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The dwindling Chinese community of Calcutta

Thomas Chen's experience is indicative of the loosening embrace of the Chinese people of Calcutta and their adopted home

By Manasi Shah

  • Published 3.11.19, 1:41 AM
  • Updated 3.11.19, 1:41 AM
At his previous workplace, colleagues started to call Thomas Chen, Tapas Sen... For many of his generation and even those younger, there is a continuing identity fight, if not a crisis. He also talks about how his own community would frown upon his broken Mandarin
At his previous workplace, colleagues started to call Thomas Chen, Tapas Sen... For many of his generation and even those younger, there is a continuing identity fight, if not a crisis. He also talks about how his own community would frown upon his broken Mandarin Courtesy, Thomas Chen

If it hadn’t been for the Cheenapara song, I wouldn’t have heard of him. Thomas Chen has written, composed and sung the song that is part of a larger initiative launched by The Community Art Project to preserve and celebrate the Chinese heritage of Calcutta.

The song in itself is a serenade to the sui mai, sui bao, toufu kok — delectables from the breakfast menu of Tiretti Bazaar or the Chinese market in central Calcutta. For those who don’t know, for the last 50 years on Sunday mornings the local Chinese community has been putting out a special breakfast spread here for anyone who cares to stop by. The song goes: “Come on, come on, wake up! Don’t you wanna go/Adda, friendship, bonding, all we wanna show...”

The mee kou ban, a sweet snack, is off the menu now, says Chen, disappointment apparent in his voice. “The vendor has stopped making it because he is old. It is a great loss. I can’t tell you how delicious it was. That dish is now gone. And that is why the song Cheenapara is so important. We have to preserve this. What if other vendors stop making the other things? The beauty of this breakfast spread will be gone,” he continues.

The Chinese in Calcutta are dwindling in number. There are 2,000 to 2,500 of them in the city today. Half a century ago the number was double that. Half a century on will there be any Chinese left in this city? “There’s a high chance they might vanish,” says Chen. “Which is why the community needs nurturing, opportunities and encouragement,” he adds.

The 43-year-old Bowbazar resident holds a day job as a quality control engineer at a firm in Dalhousie that manufactures couplings — a machine part. But beyond this he has another identity. He is a sort of cultural mascot for the Calcutta Chinese.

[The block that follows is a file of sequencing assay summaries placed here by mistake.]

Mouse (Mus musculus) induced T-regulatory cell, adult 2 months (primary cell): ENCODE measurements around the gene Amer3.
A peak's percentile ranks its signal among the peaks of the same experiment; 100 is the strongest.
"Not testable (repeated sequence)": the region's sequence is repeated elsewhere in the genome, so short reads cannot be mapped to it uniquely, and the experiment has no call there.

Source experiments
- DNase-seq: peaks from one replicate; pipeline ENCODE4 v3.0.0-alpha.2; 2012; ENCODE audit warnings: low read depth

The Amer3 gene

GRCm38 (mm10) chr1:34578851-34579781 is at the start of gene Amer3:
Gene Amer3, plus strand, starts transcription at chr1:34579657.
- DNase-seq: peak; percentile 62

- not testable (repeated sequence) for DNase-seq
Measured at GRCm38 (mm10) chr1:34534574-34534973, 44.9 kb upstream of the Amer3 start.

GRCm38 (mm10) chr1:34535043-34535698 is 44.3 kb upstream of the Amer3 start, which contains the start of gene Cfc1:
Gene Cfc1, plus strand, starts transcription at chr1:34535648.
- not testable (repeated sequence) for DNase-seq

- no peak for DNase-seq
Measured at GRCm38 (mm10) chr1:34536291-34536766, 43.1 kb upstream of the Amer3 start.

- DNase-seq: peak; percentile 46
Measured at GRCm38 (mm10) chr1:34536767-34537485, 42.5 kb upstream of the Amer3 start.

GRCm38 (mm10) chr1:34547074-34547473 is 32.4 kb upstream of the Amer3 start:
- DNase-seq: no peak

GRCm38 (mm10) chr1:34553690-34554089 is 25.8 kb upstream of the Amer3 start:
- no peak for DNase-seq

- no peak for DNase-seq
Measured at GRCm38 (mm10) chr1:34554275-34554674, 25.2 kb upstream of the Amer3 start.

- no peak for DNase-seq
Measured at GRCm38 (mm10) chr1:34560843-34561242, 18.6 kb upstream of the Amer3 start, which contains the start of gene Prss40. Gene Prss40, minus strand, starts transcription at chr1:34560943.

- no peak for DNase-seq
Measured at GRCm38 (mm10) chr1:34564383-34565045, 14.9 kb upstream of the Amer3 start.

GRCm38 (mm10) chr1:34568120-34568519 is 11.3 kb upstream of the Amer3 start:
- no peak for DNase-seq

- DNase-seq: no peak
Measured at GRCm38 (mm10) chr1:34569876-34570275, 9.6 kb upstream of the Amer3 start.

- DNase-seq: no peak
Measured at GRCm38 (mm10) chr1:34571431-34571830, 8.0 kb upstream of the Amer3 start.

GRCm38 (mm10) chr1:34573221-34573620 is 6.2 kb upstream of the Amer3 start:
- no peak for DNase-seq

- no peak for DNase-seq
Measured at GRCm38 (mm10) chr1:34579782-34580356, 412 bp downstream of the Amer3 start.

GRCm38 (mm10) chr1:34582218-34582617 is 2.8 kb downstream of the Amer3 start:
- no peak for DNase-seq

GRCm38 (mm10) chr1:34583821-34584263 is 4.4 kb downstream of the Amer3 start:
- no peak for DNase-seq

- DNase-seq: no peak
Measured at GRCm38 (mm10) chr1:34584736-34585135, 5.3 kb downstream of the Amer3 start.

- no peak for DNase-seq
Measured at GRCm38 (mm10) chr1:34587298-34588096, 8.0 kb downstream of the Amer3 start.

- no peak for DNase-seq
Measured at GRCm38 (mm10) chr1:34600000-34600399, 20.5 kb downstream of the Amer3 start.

Chen has been singing for 12 years now and is most likely the only Mandarin singer the city has. He can also sing in Cantonese, English, Hindi, Bengali and Nepali, and plays the piano as well. He is the joint secretary of the Indian Chinese Association; he is a choirmaster at St. Francis Xavier’s Church, Bowbazar; and he is part of almost every Chinese celebration in the city — Chinese New Year, Mid-Autumn Festival, Dragon Boat Festival. He has participated in more than one Bengali reality TV show and has even done a bit role in a Bollywood movie — the Salman Khan-starrer, Tubelight, wherein he played a Chinese soldier posted at the India-China border interrogating an Indian. In 2018, when Santiniketan’s Cheena Bhavana, the centre of Sino-Indian cultural studies, completed 100 years, he sang Tagore’s Aami chini go chini tomare.

Chen’s paternal grandfather was from Sihui in the Guangdong province of China. Post World War II, he fell in love and married a Malaysian Chinese, and the couple chose to raise a family in Calcutta. Says Chen, “I don’t know why, but this is all I have heard about them. He passed away before I was born.” Later, however, he thinks aloud, “Calcutta, during the British period, was a very stable city to live in. It had opportunities and was the centre of everything financial to cultural.” Nevertheless, from Sihui to Tiretti is a long trek.

Chen’s maternal grandmother was a Lepcha, his maternal grandfather was a Chinese and the two lived in Jalpaiguri in north Bengal. Chen says, “During the 1962 Sino-Indian War, my mother, uncle and grandfather were taken to the Deoli camp in Rajasthan. My mother tells me that many Chinese families were moved there. The government said it was for their protection, but well...” He pauses, takes off his glasses, wipes the slight sweat on his forehead and continues, “All the houses were seized by the government and even after the people were released post the war, they were not allowed to go back to their homes. That is how they came to Calcutta.”